Thermogravimetric analysis

TGA analyses were performed on a Seratum TG-DSC 92–16.18, under a flow of Ar in an Al2O3 crucible. Both 3.5–5.5 µm pristine and altered glass powders were analyzed (~70 mg each). For the pristine glass, a typical heating ramp of 10 °C min−1 was used between room temperature and 1200 °C. For the altered sample, an increased rate (30 °C min−1) was used to attain specific temperatures of 90, 150, 300, and 450 °C, with 2-h plateaus at each temperature. A last heating ramp of 10 °C min−1 was then performed to reach 1200 °C.

Fourier-transform infrared spectroscopy

Pristine and altered glass powders were analyzed using a Fourier-transform infrared spectrometer (Bruker VERTEX 70) in transmission mode, equipped with DTGS/KBr detector elements. Spectra were recorded between 400 and 4000 cm−1. The 3.5–5.5-µm-altered glass powder was crushed with KBr, which is transparent in the domain of interest, to form a pellet (2/100 ratio). A pure KBr pellet was used as a reference, and a 2 cm−1 resolution was selected for 1000 acquisitions to obtain a good signal-to-noise ratio. All baseline subtractions and signal normalizations were performed using Fityk 0.9.8 software. The silicate network band attribution was based on the work of Aguiar et al.,61 while water band attribution was based on the work of Davis and Tomozawa.62

NMR spectroscopy

1H and 29Si MAS NMR analyses were performed on a Bruker Avance WB 300 MHz spectrometer (magnetic field 7.05 T). A Bruker 4-mm (external diameter of ZrO2 rotor) CP-MAS probe was used at a sample rotation frequency of 10 kHz. The average sample mass was 90 mg.

29Si/1H CP-MAS NMR spectra were collected on both 3.5–5.5 µm pristine and altered glass powders using contact times ranging from 2 to 8 ms. 29Si MAS NMR spectra were also acquired, using the CPMG pulse sequence63 with a recycle delay of 2 s. As most proton species relax quickly, this delay was satisfactory (see Supplementary Material Fig. S6b and c for more information on proton relaxation).

1H MAS NMR signals were obtained from the altered ISG by DA and using an HE pulse sequence with varying rotor-synchronized echo delays ranging from 100 to 80000 µs. 1H NMR signal deconvolution was completed using the Dmfit program,64 considering a mixed Gaussian/Lorentzian model. Using the HE sequence data, the position of each contribution was fixed, and the width and amplitude were left free. Automatic optimization was run until reaching convergence.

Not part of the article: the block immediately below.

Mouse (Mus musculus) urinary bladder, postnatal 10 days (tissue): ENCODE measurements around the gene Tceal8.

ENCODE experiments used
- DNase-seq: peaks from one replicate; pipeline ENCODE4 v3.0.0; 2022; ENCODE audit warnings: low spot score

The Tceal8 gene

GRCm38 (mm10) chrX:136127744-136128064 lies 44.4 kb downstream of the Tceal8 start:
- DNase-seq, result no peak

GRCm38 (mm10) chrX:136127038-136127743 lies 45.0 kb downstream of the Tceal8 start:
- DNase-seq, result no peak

11B and 27Al MAS NMR spectra were collected on a Bruker Avance II 500WB spectrometer (magnetic field 11.72T), using a Bruker 4 mm CP-MAS probe at a spinning frequency of 12,500 Hz.

11B MAS NMR data were acquired from the pristine ISG, as no signal was detected from the altered sample. The B[3]/B[4] ratio was extracted from the resulting pristine glass signal by a standard deconvolution procedure.6

Data availability

The data that support the findings of this study are available from the corresponding author upon reasonable request.


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The authors are grateful to Géraldine Parisot (CEA), Valentine Laporte (CEA), Laurent Dupuy (Biophy Research), Jennifer Renard (CEA), and Jean-Pierre Mestre (CEA) for technical support and scientific input. This work was supported as part of the Center for Performance and Design of Nuclear Waste Forms and Containers, an Energy Frontier Research Center funded by the U.S. Department of Energy, Office of Science, Basic Energy Sciences under Award # DE-SC0016584.

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S.G. supervised the study. M.C. was responsible for experimental analysis and wrote the paper. M.F. and P.F. were involved in data interpretation. T.C., M.M., and M.C. performed the solid-state NMR study. L.D., M.R., and J.D. were in charge of MD simulations. All the authors helped on paper editing.

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Correspondence to Stéphane Gin.

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Collin, M., Fournier, M., Frugier, P. et al. Structure of International Simple Glass and properties of passivating layer formed in circumneutral pH conditions. npj Mater Degrad 2, 4 (2018).